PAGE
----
ABSTRACT Studies were conducted to determine the effect of various levels of headspace oxygen (0,100%, balance CO2) or film oxygen transmission rate (OTR) on the time to toxicity in modified atmosphere packaged (MAP) fresh trout fillets challenged with C. botulinum type E (102 spore/g) and stored under moderate temperature abuse conditions (12C). In all cases, trout were toxic within 5 days, irrespective of the initial levels of oxygen in the package headspace. However, spoilage preceded toxigenesis. Packaging of trout fillets in low gas barrier films, with OTRs ranging from 4,000 to 10,000 cc/m2/day at 24C and 0% relative humidity, also had no effect on time to toxicity in all MAP trout fillets. All fillets were toxic within 4,5 days and spoilage again preceded toxigenesis. This study has shown that the addition of headspace O2, either directly to a package or indirectly by using a low gas barrier film, had no influence on the time to toxigenesis or spoilage. Additional barriers, other than headspace O2 or film transmission rate, need to be considered to ensure the safety of MAP trout fillets, particularty at moderate temperature abuse conditions. [source]


    BOTULINAL TOXIN PRODUCTION IN VACUUM AND CARBON DIOXIDE PACKAGED MEAT DURING CHILLED STORAGE AT 2 AND 4C

    JOURNAL OF FOOD SAFETY, Issue 2 2000
    S.M. MOORHEAD
    ABSTRACT This study was undertaken to determine if carbon dioxide packaging of meat afforded a food safety advantage over vacuum packaging with respect to botulinal toxin production during chilled storage. A cocktail of washed spores from five toxigenic clostridial strains , four reference Clostridium botulinumstrains [types A, B (2 strains) and E] and a C. butyricum type E strain , was inoculated onto lamb chumps. Of these strains, two were psychrotolerant. The inoculated chumps were individually carbon dioxide packaged and duplicate packs were placed into storage at 10, 8, 6, 4 and 2C. All storage regimens included a weekly defrost cycle when meat surface temperatures increased by up to 6 to 7C during a 2 to 2.5 h period. After 84 days storage, packs were assessed for the presence of botulinal toxin using the mouse bioassay procedure. All packs contained botulinal toxin. To compare toxin production in vacuum and carbon dioxide packs at chill temperatures, the challenge trials were repeated for 4 and 2C storage. Packs were examined at regular intervals for toxin presence. Both pack types contained toxin after 21 and 48 days storage at 4 and 2C, respectively. In the unlikely, but not impossible, event that raw meat would be contaminated with psychrotolerant toxincapable clostridial spores, product safety, with respect to botulinal toxin presence after prolonged chilled storage, requires storage temperatures to be maintained below 2C for both vacuum and carbon dioxide packaged product. [source]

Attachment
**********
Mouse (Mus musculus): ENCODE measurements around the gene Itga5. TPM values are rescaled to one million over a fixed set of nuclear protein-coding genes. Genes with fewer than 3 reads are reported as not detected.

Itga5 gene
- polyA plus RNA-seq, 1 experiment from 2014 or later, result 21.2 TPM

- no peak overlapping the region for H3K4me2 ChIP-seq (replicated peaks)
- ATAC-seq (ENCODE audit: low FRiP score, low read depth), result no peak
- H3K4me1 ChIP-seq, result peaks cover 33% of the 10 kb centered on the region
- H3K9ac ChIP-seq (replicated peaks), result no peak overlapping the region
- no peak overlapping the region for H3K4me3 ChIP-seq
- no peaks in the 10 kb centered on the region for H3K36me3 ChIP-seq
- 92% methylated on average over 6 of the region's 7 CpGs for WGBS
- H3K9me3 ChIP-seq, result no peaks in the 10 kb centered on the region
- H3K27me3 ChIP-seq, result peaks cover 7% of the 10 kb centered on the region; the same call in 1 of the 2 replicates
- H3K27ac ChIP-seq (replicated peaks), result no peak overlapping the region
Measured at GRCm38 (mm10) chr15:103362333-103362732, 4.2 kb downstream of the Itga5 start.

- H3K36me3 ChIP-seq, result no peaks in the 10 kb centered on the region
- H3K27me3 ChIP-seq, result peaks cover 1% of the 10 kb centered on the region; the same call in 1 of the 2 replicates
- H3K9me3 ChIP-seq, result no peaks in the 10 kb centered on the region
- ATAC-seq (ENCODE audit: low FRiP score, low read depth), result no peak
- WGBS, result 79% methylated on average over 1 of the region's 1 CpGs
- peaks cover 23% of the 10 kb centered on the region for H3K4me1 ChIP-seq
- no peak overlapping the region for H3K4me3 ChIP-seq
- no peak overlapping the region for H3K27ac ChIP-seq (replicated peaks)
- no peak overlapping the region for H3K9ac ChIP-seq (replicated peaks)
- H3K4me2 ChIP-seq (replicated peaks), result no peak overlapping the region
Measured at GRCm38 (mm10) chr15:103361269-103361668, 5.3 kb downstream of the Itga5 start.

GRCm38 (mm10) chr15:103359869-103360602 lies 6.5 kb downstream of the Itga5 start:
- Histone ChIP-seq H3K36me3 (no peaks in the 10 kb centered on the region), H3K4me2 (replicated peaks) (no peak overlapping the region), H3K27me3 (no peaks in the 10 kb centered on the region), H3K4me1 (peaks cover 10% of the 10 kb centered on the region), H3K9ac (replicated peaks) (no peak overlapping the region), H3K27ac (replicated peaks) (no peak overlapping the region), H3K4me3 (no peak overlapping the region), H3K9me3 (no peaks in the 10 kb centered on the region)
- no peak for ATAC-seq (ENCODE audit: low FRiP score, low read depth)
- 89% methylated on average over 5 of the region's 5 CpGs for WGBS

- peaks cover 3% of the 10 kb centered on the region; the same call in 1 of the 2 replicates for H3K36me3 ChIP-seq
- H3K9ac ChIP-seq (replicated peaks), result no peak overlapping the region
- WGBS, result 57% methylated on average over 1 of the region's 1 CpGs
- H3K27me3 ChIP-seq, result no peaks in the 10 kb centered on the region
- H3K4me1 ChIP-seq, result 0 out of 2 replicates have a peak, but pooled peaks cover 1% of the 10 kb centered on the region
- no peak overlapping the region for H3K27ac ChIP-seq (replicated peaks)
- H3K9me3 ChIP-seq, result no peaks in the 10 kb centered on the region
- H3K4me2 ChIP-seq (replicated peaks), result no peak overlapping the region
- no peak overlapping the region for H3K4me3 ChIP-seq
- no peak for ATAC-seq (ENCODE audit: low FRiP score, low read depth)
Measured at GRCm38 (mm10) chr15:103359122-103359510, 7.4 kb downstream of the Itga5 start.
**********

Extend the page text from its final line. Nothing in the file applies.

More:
EFFECT OF ETHANOL VAPOR ON GROWTH AND TOXIN PRODUCTION BY CLOSTRIDIUM BOTULINUM IN A HIGH MOISTURE BAKERY PRODUCT

    JOURNAL OF FOOD SAFETY, Issue 2 2000
    DAPHNE PHILLIPS DAIFAS
    ABSTRACT To determine the effect of ethanol vapor on toxin production by Clostridium botulinum, studies were done in English style crumpets (aw 0.990, pH 6.5) challenged with 500 spores/g C. botulinum types A and proteolytic B and packaged in high gas barrier bags [ethanol transmission rate (ETR) 0.21 g/m2/day @ 25 C]. Crumpets were packaged in air with either commercially available ethanol vapor generators (Ethicap® 2, 4 or 6G) or cotton wool pads saturated with 2, 4 or 6 g of 95% food grade ethanol and stored at 25C. Toxin was detected in all inoculated control crumpets (0% ethanol) after 5 days at ambient temperature (25C). Ethicap® 2G delayed toxicity for 10 days while complete inhibition (>21 days) was observed in all crumpets packaged with 4 or 6G Ethicap® or with 2, 4 or 6 g of ethanol per pad. However, all crumpets were overtly spoiled by this time. Both headspace ethanol and absorption of ethanol by crumpets increased as a function of Ethicap® size/weight of ethanol. Based on these preliminary studies, ethanol vapor would appear to be an effective additional barrier to control the growth and toxin production by C. botulinum in high moisture bakery products and ensure the safety of these products at ambient temperature. [source]